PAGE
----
Make sure you look at all the options and do your research. Talk to someone at your new battalion about SMP, they should be able to answer all your questions.
     
  7. bjb2016

    bjb2016 Member

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    False. You can be in the SMP on scholarship and still drill in the guard.
     
  8. Jcleppe

    Jcleppe Member

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    The only scholarship you can have and still be in the Guard is a GRFD.

    If you accept a GRFD you cannot commission Active Duty, you are restricted to the Guard/Reserves.

    You cannot receive a campus scholarship and still stay in the SMP program.

    bjb, careful how you answer these questions, there are a lot of variables when it comes to ROTC and SMP.
     
    Last edited: May 29, 2013
  9. QA1517

    QA1517 Member

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    If you go the Military Junior College route and receive an Early Commission MJC Scholarship you will be in ROTC, National Guard and drill once a month. Then after you commission in 2 yrs you are in Guard and continue to drill until you graduate with a bachelors degree from your follow up school. At that point you can compete for active duty based on your OML standing like all other new 2nd LTs. ROTC Scholarship trumps National guard so the guard cannot refuse to let you go active duty.

    Campus based scholarships do not participate in Guard or drill until they graduate and move on to the follow up school to finish their 4 yr degree. Unsure of active duty possibilities then.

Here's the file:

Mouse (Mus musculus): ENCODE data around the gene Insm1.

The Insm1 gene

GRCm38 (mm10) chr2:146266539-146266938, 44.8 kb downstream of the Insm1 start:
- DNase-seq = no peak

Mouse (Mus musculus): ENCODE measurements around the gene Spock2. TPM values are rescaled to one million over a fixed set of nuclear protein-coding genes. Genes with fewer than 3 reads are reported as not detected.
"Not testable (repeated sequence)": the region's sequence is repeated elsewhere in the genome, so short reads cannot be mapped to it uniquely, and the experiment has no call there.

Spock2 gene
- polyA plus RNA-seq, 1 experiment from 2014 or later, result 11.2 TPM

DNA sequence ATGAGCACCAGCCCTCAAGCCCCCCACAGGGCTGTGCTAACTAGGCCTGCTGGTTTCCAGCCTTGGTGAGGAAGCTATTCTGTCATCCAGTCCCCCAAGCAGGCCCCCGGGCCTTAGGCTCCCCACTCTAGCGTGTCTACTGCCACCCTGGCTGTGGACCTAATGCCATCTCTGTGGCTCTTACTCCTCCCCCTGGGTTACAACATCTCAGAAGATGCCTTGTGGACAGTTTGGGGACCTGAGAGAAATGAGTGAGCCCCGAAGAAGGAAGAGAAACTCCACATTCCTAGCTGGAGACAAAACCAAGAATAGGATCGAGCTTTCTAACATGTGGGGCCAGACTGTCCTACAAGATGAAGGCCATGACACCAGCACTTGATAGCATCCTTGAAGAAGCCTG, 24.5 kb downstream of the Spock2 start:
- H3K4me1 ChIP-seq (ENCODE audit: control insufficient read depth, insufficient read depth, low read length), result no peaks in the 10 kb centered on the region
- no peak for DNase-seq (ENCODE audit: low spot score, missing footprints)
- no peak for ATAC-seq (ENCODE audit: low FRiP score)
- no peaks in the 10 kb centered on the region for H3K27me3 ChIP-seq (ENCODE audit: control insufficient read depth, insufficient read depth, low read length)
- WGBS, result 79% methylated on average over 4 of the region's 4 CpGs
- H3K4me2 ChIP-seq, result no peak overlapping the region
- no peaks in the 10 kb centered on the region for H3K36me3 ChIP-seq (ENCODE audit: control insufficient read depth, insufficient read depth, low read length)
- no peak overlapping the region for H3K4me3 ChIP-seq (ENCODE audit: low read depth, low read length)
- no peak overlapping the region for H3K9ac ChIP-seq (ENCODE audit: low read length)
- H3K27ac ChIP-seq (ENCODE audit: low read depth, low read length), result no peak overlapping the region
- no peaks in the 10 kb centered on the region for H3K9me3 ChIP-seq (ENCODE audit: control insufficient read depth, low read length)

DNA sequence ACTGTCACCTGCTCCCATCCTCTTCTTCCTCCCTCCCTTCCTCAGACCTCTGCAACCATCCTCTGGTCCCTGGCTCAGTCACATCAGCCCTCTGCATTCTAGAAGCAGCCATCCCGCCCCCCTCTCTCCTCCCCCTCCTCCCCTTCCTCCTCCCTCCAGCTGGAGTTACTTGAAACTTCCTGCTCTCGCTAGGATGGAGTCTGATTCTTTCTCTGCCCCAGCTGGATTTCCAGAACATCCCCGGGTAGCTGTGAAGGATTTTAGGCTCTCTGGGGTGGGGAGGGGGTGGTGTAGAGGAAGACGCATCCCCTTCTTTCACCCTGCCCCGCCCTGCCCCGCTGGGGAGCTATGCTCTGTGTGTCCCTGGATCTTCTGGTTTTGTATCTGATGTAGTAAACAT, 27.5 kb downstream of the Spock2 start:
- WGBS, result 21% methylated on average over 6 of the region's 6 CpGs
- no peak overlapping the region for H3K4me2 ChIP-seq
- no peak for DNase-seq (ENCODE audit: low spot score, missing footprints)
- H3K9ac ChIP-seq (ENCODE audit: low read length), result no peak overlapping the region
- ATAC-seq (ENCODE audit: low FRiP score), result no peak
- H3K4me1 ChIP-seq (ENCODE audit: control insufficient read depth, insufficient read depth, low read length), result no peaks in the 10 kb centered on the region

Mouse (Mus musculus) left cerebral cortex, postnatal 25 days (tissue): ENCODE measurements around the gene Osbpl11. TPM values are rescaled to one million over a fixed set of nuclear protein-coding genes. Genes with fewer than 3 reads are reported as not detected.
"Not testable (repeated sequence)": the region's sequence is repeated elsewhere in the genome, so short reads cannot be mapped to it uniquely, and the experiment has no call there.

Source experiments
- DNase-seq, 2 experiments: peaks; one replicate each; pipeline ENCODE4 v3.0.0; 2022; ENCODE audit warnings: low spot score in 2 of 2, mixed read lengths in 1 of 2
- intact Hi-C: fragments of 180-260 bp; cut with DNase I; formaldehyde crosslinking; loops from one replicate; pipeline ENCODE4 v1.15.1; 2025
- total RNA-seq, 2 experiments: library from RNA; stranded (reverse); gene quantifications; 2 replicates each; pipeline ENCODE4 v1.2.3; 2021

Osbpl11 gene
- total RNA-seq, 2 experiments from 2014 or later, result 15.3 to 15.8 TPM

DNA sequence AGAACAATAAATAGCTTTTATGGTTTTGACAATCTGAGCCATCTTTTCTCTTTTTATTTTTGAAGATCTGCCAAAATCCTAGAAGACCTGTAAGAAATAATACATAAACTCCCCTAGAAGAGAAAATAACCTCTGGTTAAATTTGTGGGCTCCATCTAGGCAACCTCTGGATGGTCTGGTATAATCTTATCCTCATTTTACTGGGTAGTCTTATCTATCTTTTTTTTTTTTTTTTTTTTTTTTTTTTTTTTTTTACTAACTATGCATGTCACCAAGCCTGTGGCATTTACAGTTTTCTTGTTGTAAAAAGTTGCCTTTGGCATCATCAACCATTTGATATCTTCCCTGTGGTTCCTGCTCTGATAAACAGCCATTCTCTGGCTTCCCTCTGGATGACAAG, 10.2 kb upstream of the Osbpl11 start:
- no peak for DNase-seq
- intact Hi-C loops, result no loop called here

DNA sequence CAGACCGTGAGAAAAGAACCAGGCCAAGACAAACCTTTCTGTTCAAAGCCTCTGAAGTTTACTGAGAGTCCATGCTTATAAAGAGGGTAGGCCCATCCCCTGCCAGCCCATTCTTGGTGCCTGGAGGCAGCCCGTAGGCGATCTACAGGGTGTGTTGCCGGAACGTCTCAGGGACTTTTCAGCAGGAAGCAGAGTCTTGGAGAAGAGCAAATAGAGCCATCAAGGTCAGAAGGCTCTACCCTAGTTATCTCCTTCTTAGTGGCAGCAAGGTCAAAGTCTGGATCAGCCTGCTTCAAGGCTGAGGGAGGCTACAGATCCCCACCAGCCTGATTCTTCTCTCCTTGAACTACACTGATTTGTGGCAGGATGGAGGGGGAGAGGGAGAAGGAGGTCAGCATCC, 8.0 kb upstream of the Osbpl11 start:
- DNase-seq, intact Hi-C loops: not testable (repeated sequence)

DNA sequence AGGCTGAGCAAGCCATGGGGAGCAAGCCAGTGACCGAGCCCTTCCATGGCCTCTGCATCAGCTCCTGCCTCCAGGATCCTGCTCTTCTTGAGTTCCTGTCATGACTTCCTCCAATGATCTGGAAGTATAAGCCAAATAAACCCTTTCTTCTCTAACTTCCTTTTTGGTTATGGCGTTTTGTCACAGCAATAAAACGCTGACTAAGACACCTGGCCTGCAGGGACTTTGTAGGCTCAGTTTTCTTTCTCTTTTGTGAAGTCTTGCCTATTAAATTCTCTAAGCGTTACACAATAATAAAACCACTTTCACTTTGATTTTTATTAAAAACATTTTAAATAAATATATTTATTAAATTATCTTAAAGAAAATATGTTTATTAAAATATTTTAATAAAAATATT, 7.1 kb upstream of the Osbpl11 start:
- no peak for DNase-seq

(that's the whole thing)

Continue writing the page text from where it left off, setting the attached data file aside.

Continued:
Agree with the GRFD.
     
  10. Louis1995

    Louis1995 Member

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    So after thinking it over, I'll probably just stick with ROTC. Is there any way I can attend basic but not enlist or join the SMP program? The reason I ask is because it'd give me some good experience and I wouldn't mind the extra money!
     
  11. Jcleppe

    Jcleppe Member

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    No, you cannot go to BCT (Basic) unless you join the Guard or Reserves. As a regular cadet you cannot attend Basic.

    Do well in school and ROTC and you will have opportunities to attend summer training such as Airborne, Air Assult, or others during the summer after your sophomore year, provided you are contracted.

    Join the Ranger Challenge team at your Battalion, hard work and extra training.
     
  12. Aglahad

    Aglahad Member

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    While prior service cadets generally do well, basic training will not make you a better officer
     
  13. khergan

    khergan Member

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    To the OP:

    Just be aware that it's possible to have a dual-military status and NOT be SMP. You can, for instance, be enrolled in ROTC and be a member of the Guard or Reserve, and stay like this throughout the entire duration of your service with either of those organizations.

    In fact, most cadets who eventually go SMP are in the Guard/Reserve and adopt the SMP status later.

    I've had cadets who joined the Reserve, intending to go SMP, be in ROTC and eventually drop ROTC and decide to continue being an enlisted soldier. Likewise, we've had cadets who have joined the Reserve and ROTC, and later become SMP cadets because they wanted the increased responsibility and pay.

    Remember, it's an option, not a requirement. SMP is an opportunity to give you better pay and more responsibility in a Guard/Reserve unit, one that you can choose to take if you so desire.


    Edit: